The AIDS crisis was allowed to happen because society saw some lives as more important than others. The lesson of the AIDS crisis then must be that all lives have equal value. And so, in a world where sexism and racism are still entrenched, to tell the story of AIDS activism and focus only on white men is to miss the point of that activism entirely.
It’s worth noting that, while “How To Survive a Plague” ends happily, ACT UP still exists. And if you ask any of its members why it exists, you will see how the original social ills critiqued by ACT UP remain unsolved.
Because the story of ACT UP, as I understand it, is not a conventional superhero story. It’s much, much more complicated.
And so, while there is so much merit in this film — so many stunning moments and such virtue of intent and purpose — I walked out of the theater thankful that Jim Hubbard and Sarah Schulman produced “United in Anger,” a documentary about ACT UP that examines the movement as a whole, that doesn’t privilege the stories of white men over others, and that situates the history of AIDS in a bigger, more complicated, more problematic world. (The real world.) If you’re interested in the ins and outs of TAG’s successful lobbying for protease inhibitors, you should definitely see “How to Survive a Plague.” But if you want to learn about ACT UP, watch “United in Anger.”
Docs in Theaters: "China Heavyweight" and "United in Anger"
Upward mobility is the theme this week for new theatrical releases in documentary. One film is about Chinese youth trying to rise in notoriety through rigorous sport in a nation experiencing tremendous change, and the other film is about AIDS-infected Americans trying to raise social awareness through rigorous activism in a nation experiencing tremendous fear. I’ve only seen the former, which I definitely recommend.
Then there’s also the Katy Perry movie, which I included in last week’s Docs in Theaters post because it opened on Thursday. I guess that involves some upward mobility as well. Other theatrical releases of note include Morgan Spurlock’s Comic-Con doc, which is back in a few locations possibly in advance of the annual event next weekend, and the Marina Abramovic film, which remains quite present in cinemas in spite of having premiered on HBO the other day.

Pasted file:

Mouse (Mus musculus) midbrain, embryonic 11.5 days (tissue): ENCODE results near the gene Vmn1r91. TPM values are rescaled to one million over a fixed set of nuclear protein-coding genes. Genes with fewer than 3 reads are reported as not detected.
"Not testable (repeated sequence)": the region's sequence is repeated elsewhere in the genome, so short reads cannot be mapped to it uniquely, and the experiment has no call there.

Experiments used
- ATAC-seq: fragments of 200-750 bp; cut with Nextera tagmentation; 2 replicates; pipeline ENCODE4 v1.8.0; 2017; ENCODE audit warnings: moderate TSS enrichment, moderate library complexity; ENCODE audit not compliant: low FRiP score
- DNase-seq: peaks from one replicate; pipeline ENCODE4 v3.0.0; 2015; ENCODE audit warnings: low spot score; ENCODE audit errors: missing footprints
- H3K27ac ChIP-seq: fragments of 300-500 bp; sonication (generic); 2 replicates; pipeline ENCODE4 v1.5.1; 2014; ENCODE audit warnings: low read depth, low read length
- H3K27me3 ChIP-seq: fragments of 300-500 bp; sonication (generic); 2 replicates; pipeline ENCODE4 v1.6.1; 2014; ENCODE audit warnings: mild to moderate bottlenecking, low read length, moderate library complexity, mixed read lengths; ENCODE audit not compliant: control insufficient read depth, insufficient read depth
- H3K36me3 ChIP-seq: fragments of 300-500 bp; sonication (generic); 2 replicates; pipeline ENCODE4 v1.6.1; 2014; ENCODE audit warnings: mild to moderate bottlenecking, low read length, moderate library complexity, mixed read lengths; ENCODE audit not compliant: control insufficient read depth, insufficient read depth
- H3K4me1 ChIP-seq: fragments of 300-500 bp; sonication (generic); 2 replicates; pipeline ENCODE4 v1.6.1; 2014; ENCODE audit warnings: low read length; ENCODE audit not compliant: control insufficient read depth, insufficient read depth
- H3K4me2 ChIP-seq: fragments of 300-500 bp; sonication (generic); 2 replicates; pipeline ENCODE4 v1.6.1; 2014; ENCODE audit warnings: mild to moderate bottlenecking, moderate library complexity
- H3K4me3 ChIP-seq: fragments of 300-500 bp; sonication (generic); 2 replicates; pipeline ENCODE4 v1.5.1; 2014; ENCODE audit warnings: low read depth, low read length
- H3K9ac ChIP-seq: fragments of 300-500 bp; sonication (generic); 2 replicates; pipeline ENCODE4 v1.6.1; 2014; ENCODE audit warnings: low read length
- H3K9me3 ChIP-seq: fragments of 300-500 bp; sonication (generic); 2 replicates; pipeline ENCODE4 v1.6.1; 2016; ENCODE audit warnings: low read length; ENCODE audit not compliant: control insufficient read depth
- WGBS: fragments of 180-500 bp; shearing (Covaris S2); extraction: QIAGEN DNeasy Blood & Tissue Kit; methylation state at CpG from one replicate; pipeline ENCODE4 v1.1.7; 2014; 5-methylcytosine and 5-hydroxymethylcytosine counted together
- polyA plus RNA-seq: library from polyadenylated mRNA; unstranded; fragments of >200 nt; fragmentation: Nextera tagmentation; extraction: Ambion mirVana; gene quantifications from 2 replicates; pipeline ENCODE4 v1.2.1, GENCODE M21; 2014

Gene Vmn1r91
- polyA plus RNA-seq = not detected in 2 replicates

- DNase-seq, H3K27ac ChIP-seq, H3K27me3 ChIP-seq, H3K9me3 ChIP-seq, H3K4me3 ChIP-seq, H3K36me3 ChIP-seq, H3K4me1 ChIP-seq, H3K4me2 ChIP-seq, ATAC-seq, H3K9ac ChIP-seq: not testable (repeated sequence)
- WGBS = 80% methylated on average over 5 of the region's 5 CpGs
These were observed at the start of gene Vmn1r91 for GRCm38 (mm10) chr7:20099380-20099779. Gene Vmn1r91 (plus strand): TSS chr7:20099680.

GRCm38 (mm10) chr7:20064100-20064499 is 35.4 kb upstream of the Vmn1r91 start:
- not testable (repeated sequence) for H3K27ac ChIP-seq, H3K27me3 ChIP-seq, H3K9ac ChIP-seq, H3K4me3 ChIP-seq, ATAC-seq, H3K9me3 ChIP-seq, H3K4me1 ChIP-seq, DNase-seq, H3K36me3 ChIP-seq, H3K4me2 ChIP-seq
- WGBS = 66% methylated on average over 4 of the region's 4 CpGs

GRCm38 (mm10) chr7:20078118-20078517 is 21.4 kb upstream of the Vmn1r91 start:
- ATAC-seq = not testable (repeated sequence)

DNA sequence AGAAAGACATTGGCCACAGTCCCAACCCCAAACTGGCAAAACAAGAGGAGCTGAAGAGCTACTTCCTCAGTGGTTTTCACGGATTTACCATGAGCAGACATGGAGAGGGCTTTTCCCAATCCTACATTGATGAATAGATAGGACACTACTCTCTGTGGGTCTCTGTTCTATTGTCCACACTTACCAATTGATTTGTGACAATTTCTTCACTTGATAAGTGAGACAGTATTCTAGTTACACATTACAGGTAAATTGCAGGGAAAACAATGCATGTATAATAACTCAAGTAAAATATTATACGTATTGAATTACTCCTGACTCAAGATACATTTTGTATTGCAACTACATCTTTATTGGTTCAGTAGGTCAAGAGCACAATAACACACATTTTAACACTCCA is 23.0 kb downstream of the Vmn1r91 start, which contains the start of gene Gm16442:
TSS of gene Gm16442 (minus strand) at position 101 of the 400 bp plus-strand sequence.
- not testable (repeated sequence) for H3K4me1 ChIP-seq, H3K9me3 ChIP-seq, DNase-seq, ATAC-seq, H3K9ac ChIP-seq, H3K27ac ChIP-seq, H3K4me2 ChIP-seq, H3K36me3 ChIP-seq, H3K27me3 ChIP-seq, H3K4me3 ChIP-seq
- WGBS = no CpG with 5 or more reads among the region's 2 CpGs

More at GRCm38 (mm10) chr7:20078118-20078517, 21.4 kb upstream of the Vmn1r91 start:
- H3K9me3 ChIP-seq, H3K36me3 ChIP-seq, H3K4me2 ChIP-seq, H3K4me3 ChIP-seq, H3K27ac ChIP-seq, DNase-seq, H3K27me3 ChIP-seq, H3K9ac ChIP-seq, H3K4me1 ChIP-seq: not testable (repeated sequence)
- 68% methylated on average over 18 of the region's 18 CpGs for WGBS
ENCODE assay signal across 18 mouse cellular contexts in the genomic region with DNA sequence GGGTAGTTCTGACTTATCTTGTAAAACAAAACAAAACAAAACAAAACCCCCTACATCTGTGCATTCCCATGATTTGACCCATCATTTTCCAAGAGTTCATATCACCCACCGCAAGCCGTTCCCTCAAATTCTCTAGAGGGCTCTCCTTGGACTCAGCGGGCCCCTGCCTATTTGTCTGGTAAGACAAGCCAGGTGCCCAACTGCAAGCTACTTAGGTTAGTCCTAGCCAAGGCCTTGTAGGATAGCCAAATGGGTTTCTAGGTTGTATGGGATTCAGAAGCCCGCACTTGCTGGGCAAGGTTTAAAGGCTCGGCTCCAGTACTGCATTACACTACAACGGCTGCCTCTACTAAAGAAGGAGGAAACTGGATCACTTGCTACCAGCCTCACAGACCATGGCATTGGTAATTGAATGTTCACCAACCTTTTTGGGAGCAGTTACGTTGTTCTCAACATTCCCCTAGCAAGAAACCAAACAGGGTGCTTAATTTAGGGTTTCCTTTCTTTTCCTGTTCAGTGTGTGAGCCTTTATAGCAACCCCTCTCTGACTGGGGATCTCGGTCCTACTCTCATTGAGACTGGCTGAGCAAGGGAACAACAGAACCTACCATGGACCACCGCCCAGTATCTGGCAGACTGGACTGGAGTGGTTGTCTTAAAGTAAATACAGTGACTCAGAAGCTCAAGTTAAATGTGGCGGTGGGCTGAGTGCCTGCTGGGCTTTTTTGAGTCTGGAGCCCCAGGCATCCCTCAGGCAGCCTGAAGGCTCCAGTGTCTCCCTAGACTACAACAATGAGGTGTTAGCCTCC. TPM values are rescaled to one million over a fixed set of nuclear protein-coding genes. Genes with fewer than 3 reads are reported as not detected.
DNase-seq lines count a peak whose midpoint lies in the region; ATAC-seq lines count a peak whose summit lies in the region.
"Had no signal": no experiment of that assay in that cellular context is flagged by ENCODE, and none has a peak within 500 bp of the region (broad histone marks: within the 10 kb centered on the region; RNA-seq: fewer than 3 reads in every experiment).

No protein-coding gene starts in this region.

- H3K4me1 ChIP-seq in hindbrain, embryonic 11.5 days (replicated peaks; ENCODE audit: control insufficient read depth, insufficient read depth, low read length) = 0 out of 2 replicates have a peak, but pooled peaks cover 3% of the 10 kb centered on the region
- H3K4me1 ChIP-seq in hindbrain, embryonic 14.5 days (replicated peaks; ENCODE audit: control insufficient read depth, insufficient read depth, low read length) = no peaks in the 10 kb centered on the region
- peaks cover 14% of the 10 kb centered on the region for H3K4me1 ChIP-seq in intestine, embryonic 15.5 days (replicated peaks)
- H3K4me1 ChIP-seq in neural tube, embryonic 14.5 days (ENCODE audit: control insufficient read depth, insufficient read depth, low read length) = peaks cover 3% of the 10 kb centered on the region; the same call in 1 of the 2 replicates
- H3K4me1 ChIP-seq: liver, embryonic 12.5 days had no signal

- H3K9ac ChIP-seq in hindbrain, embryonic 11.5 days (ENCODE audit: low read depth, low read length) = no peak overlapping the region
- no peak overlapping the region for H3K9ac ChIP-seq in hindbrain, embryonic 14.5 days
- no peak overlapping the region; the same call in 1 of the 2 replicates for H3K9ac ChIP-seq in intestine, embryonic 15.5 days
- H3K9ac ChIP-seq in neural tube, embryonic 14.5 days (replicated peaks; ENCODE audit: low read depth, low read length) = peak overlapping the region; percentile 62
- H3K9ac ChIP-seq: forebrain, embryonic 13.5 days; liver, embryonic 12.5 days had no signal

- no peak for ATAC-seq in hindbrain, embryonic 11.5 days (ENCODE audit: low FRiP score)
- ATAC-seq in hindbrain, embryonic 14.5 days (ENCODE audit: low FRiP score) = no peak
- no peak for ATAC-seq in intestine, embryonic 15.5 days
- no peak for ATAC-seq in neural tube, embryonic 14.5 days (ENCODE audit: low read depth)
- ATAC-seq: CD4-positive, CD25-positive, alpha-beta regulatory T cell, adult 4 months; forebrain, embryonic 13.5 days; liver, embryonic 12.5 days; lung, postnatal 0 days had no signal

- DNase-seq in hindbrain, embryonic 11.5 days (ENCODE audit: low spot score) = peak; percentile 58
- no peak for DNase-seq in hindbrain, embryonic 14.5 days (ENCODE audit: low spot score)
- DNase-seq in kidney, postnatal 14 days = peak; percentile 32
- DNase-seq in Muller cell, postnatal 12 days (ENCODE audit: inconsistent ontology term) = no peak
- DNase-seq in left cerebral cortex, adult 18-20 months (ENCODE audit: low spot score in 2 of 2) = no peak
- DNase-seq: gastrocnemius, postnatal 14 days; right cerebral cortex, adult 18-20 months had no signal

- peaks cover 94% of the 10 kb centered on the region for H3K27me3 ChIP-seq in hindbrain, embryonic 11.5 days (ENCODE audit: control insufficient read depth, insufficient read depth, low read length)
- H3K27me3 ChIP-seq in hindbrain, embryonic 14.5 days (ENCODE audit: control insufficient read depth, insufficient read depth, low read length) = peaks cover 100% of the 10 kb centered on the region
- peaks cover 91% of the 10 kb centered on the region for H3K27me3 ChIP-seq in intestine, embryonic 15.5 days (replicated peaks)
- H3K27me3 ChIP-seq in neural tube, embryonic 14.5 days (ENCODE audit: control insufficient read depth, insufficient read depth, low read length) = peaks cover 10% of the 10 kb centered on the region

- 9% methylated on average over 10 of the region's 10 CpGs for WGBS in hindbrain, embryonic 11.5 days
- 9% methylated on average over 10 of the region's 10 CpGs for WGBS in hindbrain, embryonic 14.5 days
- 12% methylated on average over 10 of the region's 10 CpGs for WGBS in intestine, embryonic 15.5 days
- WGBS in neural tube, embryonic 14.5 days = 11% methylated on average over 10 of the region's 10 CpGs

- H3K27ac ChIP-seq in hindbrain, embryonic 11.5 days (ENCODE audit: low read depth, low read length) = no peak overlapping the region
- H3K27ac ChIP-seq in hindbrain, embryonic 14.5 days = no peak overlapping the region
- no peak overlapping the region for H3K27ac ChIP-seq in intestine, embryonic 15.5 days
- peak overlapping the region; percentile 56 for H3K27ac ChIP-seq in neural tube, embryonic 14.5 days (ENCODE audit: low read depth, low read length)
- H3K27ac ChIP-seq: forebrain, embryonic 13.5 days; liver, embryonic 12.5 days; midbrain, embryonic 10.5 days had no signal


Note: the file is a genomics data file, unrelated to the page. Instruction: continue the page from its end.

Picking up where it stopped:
Film festivals featuring docs going on this week include: Dokufest [7/7-7/15]; Karlovy Vary [6/29-7/7]; Downtown LA [7/6-7/13]; Outfest - LA LGBT [7/12-7/22]; CBGB [7/5-7/8]; Asian Film Festival of Dallas [7/12-7/19]; Rochester Jewish [7/8-7/16]; Jerusalem [7/5-7/14]; Frame Out [7/6-8/25]; and Imagenation Outdoors.
Here are your two new theatrical releases followed by the weekly list of docs still in cinemas:
This look at young boxing hopefuls is another stunning visit to the Middle Kingdom during a time of great economic and cultural transition from Canadian filmmaker Yung Chang, director of Up the Yangtze. Also on board, as producer, is Last Train Home director (and Up the Yangtze associate producer) Lixin Fan. But the most important name this time around is Shaoguang Sun, a cameraman on Last Train Home who here has been promoted to official DP.
And that promotion is very well deserved. If we’re starting betting on the 2013 Cinema Eye Honors, my money’s on this for the award for Outstanding Achievement in Cinematography. It’s probably the most visually striking doc, if not the most blunt in subject matter. Not that I wasn’t fascinated by the subtle significance of a tale of Chinese attempting an American-ish Dream involving a very western sport.
Winner of a Special Jury Prize for Best Cinematography in a Documentary at the 2012 Los Angeles Asian Pacific Film Festival.
Recommended if you like: Hoop Dreams; Last Train Home; On the Ropes
Now playing at the IFC Center in NYC. The film hits Texas starting Thursday for the Asian Film Festival of Dallas. For upcoming openings and screenings in other locations, check the film’s playdates page.
Screening "United in Anger" in a media class
- FILM: Tens of thousands of people died of AIDS in the streets and in dirty hallways because nobody cared.
- STUDENTS: UGH BORING.
- FILM: One time they yelled about it during a church service.
- STUDENTS: *tears streaming down face* I'm really offended and upset as a Catholic, I don't know what to say. How could they do that.